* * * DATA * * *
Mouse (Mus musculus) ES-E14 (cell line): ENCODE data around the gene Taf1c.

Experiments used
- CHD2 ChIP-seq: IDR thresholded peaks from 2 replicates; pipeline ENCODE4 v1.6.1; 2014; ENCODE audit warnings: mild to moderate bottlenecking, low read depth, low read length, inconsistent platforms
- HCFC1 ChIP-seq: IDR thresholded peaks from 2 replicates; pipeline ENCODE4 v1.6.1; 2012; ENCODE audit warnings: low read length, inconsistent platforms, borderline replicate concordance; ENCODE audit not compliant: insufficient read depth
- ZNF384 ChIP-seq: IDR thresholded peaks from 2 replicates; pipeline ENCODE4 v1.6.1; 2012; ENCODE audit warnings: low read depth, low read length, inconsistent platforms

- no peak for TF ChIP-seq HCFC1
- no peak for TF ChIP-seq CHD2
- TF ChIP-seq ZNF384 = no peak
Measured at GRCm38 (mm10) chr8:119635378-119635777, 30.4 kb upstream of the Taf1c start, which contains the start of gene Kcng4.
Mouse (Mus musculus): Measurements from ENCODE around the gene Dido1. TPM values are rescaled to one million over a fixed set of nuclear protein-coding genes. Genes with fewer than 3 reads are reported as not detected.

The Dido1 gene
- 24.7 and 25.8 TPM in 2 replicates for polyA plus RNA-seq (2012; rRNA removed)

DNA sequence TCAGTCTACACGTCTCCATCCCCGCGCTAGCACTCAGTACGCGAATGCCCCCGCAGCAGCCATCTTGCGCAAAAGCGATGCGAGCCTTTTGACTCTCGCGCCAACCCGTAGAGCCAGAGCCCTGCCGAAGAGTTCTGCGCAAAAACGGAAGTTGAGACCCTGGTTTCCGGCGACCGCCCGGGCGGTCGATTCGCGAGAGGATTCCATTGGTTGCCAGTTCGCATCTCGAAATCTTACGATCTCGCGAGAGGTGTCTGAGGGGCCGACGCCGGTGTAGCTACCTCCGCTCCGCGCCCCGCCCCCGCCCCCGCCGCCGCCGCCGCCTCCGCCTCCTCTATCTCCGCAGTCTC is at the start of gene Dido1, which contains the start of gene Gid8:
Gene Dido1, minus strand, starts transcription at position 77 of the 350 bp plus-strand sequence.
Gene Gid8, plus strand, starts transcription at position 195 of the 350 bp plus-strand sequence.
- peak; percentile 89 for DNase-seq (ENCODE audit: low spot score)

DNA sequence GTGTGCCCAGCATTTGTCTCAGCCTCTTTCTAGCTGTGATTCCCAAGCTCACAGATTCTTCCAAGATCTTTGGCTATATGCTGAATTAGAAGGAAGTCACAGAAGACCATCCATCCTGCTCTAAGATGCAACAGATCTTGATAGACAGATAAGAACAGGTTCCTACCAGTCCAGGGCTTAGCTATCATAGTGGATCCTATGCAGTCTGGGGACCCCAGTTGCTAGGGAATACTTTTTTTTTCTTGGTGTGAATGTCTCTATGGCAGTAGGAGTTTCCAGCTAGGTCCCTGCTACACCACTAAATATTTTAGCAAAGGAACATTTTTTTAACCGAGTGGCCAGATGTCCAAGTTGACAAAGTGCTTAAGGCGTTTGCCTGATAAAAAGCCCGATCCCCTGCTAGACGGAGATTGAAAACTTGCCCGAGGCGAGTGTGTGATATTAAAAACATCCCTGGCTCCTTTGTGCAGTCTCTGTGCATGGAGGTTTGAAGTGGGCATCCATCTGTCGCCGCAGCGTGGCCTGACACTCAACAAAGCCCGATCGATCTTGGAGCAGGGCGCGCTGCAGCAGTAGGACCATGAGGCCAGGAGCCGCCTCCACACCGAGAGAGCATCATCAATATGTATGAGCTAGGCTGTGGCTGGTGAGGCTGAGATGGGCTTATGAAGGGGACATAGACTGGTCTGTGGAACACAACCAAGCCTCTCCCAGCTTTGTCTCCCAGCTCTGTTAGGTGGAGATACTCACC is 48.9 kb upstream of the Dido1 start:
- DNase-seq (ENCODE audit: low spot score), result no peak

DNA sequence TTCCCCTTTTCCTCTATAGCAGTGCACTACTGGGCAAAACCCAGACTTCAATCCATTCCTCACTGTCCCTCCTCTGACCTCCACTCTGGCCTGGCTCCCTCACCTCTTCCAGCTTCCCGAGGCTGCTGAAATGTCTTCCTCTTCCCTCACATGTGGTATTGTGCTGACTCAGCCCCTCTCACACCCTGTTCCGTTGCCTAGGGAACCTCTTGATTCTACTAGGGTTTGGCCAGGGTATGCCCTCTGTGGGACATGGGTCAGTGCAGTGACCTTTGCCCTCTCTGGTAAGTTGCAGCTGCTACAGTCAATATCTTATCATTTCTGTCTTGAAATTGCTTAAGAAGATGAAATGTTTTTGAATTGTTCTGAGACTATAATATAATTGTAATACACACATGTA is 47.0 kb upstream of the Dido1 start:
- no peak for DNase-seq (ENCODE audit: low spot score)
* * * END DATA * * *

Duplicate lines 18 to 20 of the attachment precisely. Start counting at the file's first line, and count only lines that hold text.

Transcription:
- DNase-seq (ENCODE audit: low spot score), result no peak

DNA sequence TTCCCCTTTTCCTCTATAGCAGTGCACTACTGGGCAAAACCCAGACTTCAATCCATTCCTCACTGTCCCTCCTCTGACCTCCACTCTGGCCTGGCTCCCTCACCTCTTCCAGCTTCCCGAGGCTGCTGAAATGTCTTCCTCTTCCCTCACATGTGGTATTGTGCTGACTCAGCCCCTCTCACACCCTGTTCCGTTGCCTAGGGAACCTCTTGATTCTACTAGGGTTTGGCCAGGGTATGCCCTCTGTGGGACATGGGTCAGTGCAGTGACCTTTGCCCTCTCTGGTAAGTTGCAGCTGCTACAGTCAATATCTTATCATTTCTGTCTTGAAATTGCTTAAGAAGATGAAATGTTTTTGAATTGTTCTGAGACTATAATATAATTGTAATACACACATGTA is 47.0 kb upstream of the Dido1 start:
- no peak for DNase-seq (ENCODE audit: low spot score)